Ethiop J Health Sci. 2022 Jul;32(4):865-868. doi: 10.4314/ejhs.v32i4.24.
BACKGROUND: Available data on the burden of Human T-cell lymphotropic virus type I/II infection for eastern Africa, limited to Ethiopia, Mozambique, and Rwanda, show prevalence lower than elsewhere in Africa (0% – 1.8%). Even if Tropical Spastic Paraparesis occurs in an endemic form in Ethiopia, its seroprevalence is low. Over a lifetime, it is estimated that 1-2% of Human T-cell lymphotropic virus type I/ II -infected individuals will develop progressive and disabling inflammatory clinical manifestations. We are reporting this case since it signifies the existence of seropositive Tropical Spastic Paraparesis in our setting and the need to properly diagnose this condition.
CASE PRESENTATION: We are reporting a 45 years old female patient from Addis Ababa, Ethiopia, who presented with progressive weakness of the lower limbs and urinary urge incontinence of five years duration. Serology for Human T-cell lymphotropic virus type I/ II antibody was positive. She was diagnosed to have probable tropical spastic paraparesis after fulfilling World Health Organization diagnostic criteria for tropical spastic paraparesis with the level of ascertainment. Symptoms showed transient improvements after providing five days of Methylprednisolone followed by low doses of corticosteroids and Azathioprine. The patient is now significantly disabled and wheelchair-bound.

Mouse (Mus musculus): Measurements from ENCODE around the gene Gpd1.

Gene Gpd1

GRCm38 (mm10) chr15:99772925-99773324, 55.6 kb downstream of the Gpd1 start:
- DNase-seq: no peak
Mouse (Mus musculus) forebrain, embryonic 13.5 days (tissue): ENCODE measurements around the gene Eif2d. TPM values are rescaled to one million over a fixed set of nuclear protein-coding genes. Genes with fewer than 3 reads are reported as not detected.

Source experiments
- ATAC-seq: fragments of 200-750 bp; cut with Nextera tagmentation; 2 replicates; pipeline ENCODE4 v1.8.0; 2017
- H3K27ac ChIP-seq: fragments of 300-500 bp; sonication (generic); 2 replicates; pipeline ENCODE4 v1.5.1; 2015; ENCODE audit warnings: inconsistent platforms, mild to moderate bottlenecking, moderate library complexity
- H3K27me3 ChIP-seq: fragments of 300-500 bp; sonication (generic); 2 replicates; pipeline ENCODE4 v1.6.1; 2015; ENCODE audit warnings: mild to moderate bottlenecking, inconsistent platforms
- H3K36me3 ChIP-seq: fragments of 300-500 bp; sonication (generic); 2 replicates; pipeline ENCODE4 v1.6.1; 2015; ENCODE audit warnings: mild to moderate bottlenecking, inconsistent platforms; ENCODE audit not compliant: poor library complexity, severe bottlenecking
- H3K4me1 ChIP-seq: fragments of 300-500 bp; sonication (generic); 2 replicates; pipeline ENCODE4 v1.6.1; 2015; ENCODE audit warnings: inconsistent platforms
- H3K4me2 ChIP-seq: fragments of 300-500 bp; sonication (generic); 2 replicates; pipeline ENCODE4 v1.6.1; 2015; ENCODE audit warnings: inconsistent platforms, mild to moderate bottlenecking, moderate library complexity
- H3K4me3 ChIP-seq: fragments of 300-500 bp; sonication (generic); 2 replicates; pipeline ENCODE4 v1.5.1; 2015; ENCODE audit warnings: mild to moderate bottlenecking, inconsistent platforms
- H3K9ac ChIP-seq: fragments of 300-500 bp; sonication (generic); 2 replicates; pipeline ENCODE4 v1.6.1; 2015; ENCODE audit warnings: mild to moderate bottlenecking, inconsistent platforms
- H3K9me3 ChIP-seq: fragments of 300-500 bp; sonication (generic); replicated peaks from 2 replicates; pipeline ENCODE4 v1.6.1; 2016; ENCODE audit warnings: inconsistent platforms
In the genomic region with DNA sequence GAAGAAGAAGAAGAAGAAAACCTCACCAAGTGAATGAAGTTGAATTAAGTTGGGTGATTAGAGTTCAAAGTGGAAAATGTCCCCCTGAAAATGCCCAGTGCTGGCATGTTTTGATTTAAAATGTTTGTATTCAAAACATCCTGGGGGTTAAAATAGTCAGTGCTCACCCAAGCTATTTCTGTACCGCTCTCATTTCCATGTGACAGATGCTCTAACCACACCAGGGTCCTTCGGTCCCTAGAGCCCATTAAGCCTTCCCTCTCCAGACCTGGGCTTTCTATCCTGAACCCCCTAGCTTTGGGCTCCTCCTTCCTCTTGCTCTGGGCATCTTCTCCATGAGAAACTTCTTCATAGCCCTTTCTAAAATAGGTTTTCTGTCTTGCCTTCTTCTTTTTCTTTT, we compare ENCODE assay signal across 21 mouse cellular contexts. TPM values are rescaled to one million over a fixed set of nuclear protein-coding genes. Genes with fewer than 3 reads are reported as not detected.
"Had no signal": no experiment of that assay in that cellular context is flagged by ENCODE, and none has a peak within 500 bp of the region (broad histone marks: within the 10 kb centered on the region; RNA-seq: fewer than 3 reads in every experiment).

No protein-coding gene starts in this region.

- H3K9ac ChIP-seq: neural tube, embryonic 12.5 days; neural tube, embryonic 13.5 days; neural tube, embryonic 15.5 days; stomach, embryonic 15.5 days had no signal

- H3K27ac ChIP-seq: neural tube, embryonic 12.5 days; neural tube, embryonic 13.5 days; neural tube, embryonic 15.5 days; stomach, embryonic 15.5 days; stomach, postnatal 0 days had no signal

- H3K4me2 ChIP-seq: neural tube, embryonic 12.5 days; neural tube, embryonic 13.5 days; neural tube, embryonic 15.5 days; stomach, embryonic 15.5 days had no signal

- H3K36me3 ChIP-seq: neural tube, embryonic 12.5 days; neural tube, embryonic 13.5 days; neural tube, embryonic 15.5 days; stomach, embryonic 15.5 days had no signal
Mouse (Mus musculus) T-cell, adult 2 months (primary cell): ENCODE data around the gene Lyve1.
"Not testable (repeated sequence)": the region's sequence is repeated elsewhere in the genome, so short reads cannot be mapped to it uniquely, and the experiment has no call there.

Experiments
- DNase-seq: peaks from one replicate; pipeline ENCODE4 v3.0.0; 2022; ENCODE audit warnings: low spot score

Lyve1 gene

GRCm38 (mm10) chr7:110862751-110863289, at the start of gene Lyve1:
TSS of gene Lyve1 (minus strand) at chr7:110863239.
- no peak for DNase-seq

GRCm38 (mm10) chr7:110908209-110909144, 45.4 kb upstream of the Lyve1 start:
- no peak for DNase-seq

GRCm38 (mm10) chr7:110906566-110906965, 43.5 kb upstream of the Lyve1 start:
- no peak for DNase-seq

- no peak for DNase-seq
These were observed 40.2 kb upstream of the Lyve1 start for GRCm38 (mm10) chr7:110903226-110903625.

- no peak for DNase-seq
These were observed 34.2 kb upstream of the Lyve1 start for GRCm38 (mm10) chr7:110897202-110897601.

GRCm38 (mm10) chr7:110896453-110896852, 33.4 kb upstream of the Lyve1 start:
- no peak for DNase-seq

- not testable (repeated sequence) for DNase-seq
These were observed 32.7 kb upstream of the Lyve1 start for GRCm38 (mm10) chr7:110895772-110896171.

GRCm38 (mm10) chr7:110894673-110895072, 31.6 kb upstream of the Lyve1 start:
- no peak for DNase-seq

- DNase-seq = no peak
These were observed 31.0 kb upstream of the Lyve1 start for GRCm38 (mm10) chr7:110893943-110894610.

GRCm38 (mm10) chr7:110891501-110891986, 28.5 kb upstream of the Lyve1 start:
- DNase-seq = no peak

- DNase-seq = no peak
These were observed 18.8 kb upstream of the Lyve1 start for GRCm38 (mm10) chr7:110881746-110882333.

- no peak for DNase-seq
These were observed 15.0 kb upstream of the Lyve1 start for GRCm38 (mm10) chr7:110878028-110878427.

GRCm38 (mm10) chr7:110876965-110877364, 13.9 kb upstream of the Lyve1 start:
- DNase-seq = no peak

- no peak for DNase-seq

CONCLUSIONS: The patient described here signifies a probable Human T-cell lymphotropic virus type I/ II – associated myelopathy/tropical spastic paraparesis in Ethiopian women. This case highlights the existence of Human T-cell lymphotropic virus type I/II – associated myelopathy/ tropical spastic paraparesis within our setting and the need to properly diagnose this condition.